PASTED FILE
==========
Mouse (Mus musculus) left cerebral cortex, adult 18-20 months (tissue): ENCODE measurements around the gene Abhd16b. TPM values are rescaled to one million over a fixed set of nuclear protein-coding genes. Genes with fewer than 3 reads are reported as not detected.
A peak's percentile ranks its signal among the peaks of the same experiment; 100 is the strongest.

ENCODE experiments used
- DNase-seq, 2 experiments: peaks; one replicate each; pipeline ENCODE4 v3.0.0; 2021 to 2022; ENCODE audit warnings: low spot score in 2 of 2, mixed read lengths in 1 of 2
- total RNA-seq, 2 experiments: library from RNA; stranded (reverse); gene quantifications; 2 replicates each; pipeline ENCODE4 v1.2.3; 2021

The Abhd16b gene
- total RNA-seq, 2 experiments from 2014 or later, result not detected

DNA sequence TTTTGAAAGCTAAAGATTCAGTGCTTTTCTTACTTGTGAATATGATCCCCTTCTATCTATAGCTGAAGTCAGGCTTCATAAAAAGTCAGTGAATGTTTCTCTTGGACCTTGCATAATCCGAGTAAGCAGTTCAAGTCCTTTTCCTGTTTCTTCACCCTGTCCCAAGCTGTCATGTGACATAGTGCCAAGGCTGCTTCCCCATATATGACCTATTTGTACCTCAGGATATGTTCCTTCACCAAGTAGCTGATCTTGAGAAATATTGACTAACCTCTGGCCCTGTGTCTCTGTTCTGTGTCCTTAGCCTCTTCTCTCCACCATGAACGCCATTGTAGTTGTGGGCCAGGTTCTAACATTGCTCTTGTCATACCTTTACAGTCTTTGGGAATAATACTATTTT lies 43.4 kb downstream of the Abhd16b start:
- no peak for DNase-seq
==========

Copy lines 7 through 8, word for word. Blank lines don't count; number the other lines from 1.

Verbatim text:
- total RNA-seq, 2 experiments from 2014 or later, result not detected

DNA sequence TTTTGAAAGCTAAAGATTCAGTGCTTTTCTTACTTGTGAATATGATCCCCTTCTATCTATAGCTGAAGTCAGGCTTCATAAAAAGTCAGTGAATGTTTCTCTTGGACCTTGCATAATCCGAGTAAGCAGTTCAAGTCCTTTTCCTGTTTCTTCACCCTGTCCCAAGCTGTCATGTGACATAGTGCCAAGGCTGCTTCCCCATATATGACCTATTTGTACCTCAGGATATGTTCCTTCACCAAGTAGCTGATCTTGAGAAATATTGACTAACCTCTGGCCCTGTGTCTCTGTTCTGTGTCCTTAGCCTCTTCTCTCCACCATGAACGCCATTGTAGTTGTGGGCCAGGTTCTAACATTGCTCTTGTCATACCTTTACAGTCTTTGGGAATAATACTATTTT lies 43.4 kb downstream of the Abhd16b start: